`gluTessCallback (tess, GLU_TESS_BEGIN, tcbBegin); gluTessCallback (tess, GLU_TESS_VERTEX, tcbVertex); gluTessCallback (tess, GLU_TESS_END, tcbEnd);`

2a. If your primitive is self-intersecting, you must also specify a callback to create new vertices:

`gluTessCallback (tess, GLU_TESS_COMBINE, tcbCombine);`

3. Send the complex primitive data to GLU:

`// Assumes: // GLdouble data[numVerts][3]; // ...and assumes the array has been filled with 3D vertex data. gluTessBeginPolygon (tess, NULL); gluTessBeginContour (tess); for (i=0; i<sizeof(data)/(sizeof(GLdouble)*3);i++) gluTessVertex (tess, data[i], data[i]); gluTessEndContour (tess); gluEndPolygon (tess);`

4. In your callback routines, make the appropriate OpenGL calls:

`void tcbBegin (GLenum prim); { glBegin (prim); } void tcbVertex (void *data) { glVertex3dv ((GLdouble *)data); } void tcbEnd (); { glEnd (); } void tcbCombine (GLdouble c[3], void *d[4], GLfloat w[4], void **out) { GLdouble *nv = (GLdouble *) malloc(sizeof(GLdouble)*3); nv[0] = c[0]; nv[1] = c[1]; nv[2] = c[2]; *out = nv; }`

The above list of steps and code segments is a bare-bones example and is not intended to demonstrate the full capabilities of the tessellation routines. By providing application-specific data as parameters to gluTessBeginPolygon() and gluTessVertex() and handling the data in the appropriate callback routines, your application can color and texture map these primitives as it would a normal OpenGL primitive.

**4.050 Why aren't my tessellation callback
routines called?**

Normally your tessellation callback routines are executed when you call gluEndPolygon(). If they are not being called, an error has occurred. Typically this is caused when you haven't defined a GLU_TESS_COMBINE* callback for a self-intersecting primitive.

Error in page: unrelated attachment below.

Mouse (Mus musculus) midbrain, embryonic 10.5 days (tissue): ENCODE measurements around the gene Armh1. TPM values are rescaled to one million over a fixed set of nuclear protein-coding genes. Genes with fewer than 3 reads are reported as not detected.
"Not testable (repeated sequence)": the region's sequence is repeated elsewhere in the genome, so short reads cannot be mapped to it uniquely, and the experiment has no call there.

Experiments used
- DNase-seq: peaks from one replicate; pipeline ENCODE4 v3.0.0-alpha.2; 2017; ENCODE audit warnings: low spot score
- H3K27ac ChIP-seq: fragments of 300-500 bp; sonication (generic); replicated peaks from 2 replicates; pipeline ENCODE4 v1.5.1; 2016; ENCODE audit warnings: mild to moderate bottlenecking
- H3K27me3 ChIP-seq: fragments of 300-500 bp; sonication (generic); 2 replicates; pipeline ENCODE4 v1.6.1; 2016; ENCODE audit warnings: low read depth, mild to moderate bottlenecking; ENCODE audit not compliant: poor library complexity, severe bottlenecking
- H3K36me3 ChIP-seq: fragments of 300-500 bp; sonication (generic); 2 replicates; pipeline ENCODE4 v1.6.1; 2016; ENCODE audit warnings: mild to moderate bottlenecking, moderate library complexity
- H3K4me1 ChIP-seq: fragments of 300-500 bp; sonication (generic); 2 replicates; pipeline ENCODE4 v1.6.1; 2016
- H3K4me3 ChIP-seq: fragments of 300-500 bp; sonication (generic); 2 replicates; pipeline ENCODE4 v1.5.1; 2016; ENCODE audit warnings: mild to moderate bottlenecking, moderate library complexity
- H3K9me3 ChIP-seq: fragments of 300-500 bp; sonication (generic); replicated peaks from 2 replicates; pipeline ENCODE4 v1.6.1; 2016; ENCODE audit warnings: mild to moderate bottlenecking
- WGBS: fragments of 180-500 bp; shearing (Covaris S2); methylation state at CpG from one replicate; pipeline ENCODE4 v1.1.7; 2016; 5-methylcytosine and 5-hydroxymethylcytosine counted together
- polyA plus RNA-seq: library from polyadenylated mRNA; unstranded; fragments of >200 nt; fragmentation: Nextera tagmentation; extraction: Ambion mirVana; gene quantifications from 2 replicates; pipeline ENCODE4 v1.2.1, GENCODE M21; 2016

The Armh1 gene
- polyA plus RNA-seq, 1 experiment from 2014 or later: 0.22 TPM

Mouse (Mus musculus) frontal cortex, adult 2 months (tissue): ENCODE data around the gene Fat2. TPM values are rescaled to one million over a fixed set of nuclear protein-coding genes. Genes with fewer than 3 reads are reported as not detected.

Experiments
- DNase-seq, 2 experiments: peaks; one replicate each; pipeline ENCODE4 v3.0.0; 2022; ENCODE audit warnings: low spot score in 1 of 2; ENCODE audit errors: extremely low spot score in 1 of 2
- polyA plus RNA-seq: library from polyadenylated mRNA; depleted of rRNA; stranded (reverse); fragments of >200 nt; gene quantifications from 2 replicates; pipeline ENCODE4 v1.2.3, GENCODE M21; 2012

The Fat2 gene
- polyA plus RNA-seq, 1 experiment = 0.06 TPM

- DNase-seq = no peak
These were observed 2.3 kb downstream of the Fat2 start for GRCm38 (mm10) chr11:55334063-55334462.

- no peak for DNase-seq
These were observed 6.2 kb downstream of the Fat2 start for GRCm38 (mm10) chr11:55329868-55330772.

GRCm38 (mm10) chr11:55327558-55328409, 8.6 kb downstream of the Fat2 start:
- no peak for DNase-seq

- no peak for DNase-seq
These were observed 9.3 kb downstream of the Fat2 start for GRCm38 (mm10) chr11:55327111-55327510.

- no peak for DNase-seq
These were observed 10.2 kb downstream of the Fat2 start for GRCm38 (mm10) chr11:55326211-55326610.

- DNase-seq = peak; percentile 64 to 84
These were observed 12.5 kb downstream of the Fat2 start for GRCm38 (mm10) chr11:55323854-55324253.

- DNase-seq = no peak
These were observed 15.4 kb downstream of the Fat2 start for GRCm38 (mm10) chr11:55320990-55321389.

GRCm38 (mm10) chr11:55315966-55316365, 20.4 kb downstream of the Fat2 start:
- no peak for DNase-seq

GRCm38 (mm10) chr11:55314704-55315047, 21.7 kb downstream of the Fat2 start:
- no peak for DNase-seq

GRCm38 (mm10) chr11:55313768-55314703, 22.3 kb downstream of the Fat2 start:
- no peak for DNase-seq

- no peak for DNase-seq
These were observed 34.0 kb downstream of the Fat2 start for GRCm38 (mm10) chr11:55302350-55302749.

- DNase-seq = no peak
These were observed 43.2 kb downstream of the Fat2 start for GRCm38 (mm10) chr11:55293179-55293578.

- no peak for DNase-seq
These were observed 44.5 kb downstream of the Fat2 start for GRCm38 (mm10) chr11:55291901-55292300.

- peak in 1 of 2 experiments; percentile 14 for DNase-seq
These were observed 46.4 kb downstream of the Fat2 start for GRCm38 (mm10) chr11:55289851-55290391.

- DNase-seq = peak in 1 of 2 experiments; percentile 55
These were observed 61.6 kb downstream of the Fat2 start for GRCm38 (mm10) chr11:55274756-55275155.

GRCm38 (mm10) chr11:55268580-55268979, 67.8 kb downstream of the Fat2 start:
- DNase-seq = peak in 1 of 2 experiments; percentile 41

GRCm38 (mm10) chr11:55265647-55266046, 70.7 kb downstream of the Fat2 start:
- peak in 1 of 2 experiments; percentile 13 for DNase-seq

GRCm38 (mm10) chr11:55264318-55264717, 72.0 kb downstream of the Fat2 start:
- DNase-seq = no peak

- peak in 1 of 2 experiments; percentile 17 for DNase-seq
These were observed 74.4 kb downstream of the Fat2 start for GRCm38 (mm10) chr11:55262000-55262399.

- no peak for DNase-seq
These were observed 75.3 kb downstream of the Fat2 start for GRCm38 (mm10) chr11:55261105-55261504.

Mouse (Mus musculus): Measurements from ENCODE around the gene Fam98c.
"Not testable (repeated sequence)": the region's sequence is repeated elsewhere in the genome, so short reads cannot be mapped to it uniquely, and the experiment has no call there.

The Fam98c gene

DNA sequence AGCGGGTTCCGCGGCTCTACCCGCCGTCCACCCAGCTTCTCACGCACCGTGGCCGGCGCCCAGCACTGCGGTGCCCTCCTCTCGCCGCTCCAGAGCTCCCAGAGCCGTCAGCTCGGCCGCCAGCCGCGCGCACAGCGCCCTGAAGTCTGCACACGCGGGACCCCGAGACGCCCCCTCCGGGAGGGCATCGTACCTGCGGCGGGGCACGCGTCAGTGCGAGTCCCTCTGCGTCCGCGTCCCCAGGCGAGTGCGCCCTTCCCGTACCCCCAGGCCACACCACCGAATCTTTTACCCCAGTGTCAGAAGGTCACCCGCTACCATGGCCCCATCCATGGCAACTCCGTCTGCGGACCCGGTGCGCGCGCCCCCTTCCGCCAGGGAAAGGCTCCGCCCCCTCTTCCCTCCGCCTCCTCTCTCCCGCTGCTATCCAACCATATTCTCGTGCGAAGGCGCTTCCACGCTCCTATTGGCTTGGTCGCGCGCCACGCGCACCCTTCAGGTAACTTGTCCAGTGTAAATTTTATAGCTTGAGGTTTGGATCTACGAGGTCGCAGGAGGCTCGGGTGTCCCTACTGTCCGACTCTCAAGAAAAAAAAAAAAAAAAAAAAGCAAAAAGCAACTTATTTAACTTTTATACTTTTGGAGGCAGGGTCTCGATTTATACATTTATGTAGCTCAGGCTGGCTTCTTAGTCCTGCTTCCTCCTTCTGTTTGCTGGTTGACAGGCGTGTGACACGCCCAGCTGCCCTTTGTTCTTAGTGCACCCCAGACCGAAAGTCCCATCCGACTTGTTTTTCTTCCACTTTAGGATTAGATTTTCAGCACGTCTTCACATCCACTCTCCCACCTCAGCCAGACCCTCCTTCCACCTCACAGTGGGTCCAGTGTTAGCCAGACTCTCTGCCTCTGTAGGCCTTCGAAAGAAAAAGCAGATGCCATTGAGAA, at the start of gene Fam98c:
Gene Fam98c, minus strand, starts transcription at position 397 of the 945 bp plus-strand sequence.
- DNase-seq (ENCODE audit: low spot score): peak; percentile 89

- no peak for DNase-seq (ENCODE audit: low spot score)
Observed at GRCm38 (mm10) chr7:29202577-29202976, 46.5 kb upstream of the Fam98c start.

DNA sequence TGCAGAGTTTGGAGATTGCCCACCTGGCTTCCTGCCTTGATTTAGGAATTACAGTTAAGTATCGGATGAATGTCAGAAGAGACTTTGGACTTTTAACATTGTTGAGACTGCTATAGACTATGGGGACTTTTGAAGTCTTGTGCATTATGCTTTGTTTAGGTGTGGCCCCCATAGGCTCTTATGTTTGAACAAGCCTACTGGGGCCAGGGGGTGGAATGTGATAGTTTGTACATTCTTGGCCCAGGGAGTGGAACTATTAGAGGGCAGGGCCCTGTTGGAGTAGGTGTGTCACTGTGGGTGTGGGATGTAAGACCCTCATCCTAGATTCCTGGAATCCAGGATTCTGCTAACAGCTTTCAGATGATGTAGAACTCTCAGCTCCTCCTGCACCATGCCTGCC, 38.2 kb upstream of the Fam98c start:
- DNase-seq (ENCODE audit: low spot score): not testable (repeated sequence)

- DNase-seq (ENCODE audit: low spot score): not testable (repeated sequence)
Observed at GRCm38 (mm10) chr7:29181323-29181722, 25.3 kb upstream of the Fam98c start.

You might try defining a callback for GLU_TESS_ERROR to see if it's called.

**4.060 How do I use GLU NURBS routines?**

The GLU NURBS interface converts the B-Spline basis control points into Bezier basis equivalents and calls directly to the OpenGL Evaluator routines to render the surface.

An example program is available in the GLUT distribution under progs/redbook/surface.c. (Download the GLUT distribution).

**4.070 How do I use gluProject() and gluUnProject()?**

Both routines take a ModelView matrix, Projection matrix, and OpenGL Viewport as parameters.

gluProject() also takes an XYZ-object space coordinate. It returns the transformed XYZ window (or device) coordinate equivalent.

gluUnProject() does the opposite. It takes an XYZ window coordinate and returns the back-transformed XYZ object coordinate equivalent.

The concept of window space Z is often confusing. It's the depth buffer value expressed as a GLdouble in the range 0.0 to 1.0. Assuming a default glDepthRange(), a window coordinate with a Z value of 0.0 corresponds to an eye coordinate located on the

zNearclipping plane. Similarly, a window space Z value of 1.0 corresponds to an eye space coordinate located on thezFarplane. You can obtain any window space Z value by reading the depth buffer with glReadPixels().